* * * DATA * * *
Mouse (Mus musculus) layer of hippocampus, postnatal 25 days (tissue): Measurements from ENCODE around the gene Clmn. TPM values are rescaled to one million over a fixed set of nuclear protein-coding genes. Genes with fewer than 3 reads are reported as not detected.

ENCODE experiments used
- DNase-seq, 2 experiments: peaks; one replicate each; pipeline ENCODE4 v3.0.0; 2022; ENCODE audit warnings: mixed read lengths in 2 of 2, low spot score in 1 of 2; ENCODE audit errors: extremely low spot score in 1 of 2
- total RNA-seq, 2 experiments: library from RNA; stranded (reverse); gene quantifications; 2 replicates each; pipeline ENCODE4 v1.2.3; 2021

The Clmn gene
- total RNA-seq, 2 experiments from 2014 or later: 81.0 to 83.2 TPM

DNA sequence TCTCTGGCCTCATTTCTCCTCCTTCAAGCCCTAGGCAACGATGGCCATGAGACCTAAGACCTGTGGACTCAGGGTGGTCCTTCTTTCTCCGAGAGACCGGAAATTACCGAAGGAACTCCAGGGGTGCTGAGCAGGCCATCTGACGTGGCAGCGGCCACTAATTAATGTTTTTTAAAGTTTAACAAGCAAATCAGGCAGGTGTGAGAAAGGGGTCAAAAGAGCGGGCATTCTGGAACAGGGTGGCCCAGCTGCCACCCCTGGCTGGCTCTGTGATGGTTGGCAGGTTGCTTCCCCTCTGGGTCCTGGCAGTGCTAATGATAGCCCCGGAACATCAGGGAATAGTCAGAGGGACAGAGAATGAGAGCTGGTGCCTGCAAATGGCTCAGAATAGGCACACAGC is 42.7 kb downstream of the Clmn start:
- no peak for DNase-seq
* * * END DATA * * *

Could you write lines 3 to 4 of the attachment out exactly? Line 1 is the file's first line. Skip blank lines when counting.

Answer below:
- DNase-seq, 2 experiments: peaks; one replicate each; pipeline ENCODE4 v3.0.0; 2022; ENCODE audit warnings: mixed read lengths in 2 of 2, low spot score in 1 of 2; ENCODE audit errors: extremely low spot score in 1 of 2
- total RNA-seq, 2 experiments: library from RNA; stranded (reverse); gene quantifications; 2 replicates each; pipeline ENCODE4 v1.2.3; 2021